Macroeconomics is the study of big stuff: interest rates, recessions, unemployment, inflation, long-term economic growth, etc. It didn’t exactly bowl anyone over with its predictive success during the Great Recession, and ever since economists have been locked in an epic existential struggle. What’s wrong with macroeconomics? Paul Romer—former renowned academic and now chief economist of the World Bank—suggests that the answer is simple. It’s all bullshit:
Once macroeconomists concluded that a macroeconomic aggregate could fluctuate in the absence of any decision by any person, macroeconomists piled on extra imaginary driving forces. The resulting menagerie, together with my suggested names now includes:
- A general type of phlogiston that increases the quantity of consumption goods produced by given inputs
- An “investment-specific” type of phlogiston that increases the quantity of capital goods produced by given inputs
- A troll who makes random changes to the wages paid to all workers
- A gremlin who makes random changes to the price of output
- Aether, which increases the risk preference of investors
- Caloric, which makes people want less leisure
With the possible exception of phlogiston, they assumed that there is no way to directly measure these forces. In principle, phlogiston can in measured using the methods of growth accounting. In practice, the calculated residual is very sensitive to mismeasurement of the utilization rate of inputs in production so that even in this case, direct measurements are frequently ignored.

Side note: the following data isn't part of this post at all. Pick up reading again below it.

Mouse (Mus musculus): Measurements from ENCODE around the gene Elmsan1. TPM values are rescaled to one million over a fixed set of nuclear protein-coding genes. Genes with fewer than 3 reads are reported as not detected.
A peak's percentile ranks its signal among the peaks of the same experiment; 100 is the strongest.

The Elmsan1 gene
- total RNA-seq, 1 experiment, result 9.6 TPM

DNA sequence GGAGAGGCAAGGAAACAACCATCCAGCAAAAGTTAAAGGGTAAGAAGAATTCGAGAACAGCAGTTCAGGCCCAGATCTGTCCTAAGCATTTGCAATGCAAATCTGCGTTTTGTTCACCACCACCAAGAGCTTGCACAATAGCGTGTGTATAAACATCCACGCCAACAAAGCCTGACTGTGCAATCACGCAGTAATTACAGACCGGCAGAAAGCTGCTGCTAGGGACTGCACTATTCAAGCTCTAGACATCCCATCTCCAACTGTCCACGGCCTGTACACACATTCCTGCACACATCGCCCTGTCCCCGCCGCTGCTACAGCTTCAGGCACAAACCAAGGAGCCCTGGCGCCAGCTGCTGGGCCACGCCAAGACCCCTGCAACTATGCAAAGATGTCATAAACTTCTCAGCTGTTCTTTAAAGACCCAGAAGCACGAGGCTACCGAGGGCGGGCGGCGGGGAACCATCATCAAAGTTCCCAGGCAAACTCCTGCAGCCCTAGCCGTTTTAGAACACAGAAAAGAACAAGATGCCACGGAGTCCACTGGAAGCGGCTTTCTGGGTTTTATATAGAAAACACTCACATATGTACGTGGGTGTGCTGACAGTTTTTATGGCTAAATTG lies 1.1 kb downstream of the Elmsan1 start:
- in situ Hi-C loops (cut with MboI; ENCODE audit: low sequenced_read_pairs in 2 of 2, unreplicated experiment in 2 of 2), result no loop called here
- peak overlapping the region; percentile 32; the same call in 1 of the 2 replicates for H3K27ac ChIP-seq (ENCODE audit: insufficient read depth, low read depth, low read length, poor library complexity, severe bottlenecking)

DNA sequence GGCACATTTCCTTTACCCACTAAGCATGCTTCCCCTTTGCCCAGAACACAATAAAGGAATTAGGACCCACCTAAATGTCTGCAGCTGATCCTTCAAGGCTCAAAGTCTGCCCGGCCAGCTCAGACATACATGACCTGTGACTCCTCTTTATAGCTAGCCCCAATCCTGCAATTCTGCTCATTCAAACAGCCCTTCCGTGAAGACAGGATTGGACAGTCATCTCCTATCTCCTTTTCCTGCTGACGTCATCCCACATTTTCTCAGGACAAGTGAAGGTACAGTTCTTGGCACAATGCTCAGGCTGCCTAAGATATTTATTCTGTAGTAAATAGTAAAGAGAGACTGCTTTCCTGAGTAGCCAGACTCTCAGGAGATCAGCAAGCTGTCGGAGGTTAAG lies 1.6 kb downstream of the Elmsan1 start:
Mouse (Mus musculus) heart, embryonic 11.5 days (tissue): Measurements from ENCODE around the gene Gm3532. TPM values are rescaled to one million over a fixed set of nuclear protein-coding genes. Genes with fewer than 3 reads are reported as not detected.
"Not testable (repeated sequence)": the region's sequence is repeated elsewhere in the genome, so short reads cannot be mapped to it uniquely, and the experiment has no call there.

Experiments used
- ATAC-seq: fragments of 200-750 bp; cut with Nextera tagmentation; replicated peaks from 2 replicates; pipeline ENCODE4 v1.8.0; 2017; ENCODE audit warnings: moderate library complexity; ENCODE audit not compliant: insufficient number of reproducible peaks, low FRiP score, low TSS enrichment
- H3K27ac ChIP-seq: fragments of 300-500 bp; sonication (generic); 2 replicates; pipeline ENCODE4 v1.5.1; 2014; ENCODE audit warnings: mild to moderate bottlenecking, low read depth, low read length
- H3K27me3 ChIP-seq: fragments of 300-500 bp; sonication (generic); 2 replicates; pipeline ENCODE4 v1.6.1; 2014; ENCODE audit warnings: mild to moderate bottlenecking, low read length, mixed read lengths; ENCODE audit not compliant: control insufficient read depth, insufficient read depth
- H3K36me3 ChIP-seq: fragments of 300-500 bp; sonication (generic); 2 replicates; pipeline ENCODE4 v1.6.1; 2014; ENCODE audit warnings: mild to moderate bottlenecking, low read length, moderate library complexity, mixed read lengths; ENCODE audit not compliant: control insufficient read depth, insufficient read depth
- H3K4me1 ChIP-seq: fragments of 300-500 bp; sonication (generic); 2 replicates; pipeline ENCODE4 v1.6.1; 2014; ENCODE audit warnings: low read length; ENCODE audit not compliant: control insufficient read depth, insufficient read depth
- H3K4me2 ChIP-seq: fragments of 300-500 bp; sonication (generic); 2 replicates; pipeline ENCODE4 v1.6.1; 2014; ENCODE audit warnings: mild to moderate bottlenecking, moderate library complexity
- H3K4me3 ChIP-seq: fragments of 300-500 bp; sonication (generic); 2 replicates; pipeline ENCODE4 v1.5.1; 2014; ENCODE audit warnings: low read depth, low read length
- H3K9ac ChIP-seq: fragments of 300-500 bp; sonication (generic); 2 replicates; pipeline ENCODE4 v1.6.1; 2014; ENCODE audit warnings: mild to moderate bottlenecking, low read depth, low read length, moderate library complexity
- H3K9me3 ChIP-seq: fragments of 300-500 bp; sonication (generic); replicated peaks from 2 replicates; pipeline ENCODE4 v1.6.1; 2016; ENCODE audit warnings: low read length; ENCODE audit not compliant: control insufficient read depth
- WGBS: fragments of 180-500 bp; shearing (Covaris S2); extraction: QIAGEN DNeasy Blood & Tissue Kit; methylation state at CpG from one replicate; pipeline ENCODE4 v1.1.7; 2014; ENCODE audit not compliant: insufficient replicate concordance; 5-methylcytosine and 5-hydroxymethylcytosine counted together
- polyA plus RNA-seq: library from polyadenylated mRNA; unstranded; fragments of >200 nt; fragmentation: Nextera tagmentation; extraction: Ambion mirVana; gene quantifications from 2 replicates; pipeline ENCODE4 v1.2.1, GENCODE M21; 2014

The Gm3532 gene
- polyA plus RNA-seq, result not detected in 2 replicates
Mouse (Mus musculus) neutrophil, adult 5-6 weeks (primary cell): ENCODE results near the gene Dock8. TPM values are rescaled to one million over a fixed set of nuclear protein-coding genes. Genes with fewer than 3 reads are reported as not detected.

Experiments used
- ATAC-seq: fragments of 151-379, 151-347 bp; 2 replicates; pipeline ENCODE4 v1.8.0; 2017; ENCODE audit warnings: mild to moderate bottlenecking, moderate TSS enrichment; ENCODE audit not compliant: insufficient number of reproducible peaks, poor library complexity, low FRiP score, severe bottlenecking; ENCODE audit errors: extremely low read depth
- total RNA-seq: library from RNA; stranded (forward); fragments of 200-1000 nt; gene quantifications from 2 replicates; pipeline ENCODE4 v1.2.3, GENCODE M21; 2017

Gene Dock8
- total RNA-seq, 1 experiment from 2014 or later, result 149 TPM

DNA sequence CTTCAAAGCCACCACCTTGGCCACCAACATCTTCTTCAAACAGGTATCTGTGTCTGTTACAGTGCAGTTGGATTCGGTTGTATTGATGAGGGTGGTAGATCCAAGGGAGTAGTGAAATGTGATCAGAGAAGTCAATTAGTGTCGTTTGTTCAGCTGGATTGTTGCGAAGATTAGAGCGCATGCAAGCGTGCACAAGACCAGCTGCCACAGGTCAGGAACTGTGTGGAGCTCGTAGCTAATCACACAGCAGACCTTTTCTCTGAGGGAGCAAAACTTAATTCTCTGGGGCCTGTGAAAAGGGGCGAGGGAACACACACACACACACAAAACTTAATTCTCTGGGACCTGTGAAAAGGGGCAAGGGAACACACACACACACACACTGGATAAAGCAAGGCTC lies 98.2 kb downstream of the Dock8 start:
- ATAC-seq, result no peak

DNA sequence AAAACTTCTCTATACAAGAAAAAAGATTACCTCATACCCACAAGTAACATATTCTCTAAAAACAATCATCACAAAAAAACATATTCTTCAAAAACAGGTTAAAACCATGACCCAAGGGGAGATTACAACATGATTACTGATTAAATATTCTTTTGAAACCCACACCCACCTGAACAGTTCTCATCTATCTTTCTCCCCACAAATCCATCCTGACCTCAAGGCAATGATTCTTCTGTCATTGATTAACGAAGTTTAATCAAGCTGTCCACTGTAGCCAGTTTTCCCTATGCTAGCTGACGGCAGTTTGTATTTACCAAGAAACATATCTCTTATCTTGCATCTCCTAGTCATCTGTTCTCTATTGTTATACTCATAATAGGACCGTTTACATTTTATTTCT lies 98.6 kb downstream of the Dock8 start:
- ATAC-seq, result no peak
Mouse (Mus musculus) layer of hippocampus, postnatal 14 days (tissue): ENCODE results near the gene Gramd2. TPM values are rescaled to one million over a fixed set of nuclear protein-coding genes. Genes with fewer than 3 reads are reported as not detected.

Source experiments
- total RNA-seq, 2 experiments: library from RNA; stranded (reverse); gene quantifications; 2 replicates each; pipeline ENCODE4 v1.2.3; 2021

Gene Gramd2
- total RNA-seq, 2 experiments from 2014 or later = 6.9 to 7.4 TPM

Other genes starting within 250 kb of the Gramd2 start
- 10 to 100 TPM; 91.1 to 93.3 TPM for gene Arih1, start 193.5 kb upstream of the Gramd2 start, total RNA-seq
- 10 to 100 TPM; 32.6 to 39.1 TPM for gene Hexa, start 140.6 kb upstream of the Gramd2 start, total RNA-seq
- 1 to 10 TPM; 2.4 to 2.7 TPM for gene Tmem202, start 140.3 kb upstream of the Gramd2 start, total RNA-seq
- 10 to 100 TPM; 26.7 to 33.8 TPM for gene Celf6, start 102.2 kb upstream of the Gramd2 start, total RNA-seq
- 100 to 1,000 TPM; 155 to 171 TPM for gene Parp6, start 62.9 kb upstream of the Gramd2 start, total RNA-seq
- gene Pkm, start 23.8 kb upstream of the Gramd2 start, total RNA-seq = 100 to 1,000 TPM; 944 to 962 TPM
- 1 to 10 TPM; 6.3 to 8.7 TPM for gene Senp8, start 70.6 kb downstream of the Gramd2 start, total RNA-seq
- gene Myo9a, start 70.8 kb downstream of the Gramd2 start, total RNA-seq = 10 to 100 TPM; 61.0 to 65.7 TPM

Well, this isn’t going to make him any friends, is it? But he doesn’t care:
When the person who says something that seems wrong is a revered leader of a group…there is a price to be paid for disagreeing with openly. This price is lower for me because I am no longer an academic. I am a practitioner, by which I mean that I want to put useful knowledge to work. I care little about whether I ever publish again in leading economics journals or receive any professional honor because neither will be of much help in putting useful insights to work.
For the record, Romer is calling out one theory and one mathematical construct. The theory is RBC, or Real Business Cycle theory, which suggests that fluctuations in growth are caused by external shocks (oil prices, new inventions, etc.) not by anything central banks do. The mathematical construct is DSGE, or Dynamic Stochastic General Equilibrium. Dynamic means that lots of things are changing over time. Stochastic means random, as in random shocks to the economy. General Equilibrium means that the theory produces a result in which the broad economy is in equilibrium.
Do you want to read Romer’s paper? That depends. I found it bracing to read a famous economist trash the entire output of his own field over the past few decades, and do it with the acid tongue that only someone retired from academia can bring to bear. On the other hand, is he right? Are RBC and DSGE complete dead ends? Or are they merely in need of improvement and Romer is being crotchety about it? Beats me. The famous economists are going to have to hash that out among themselves.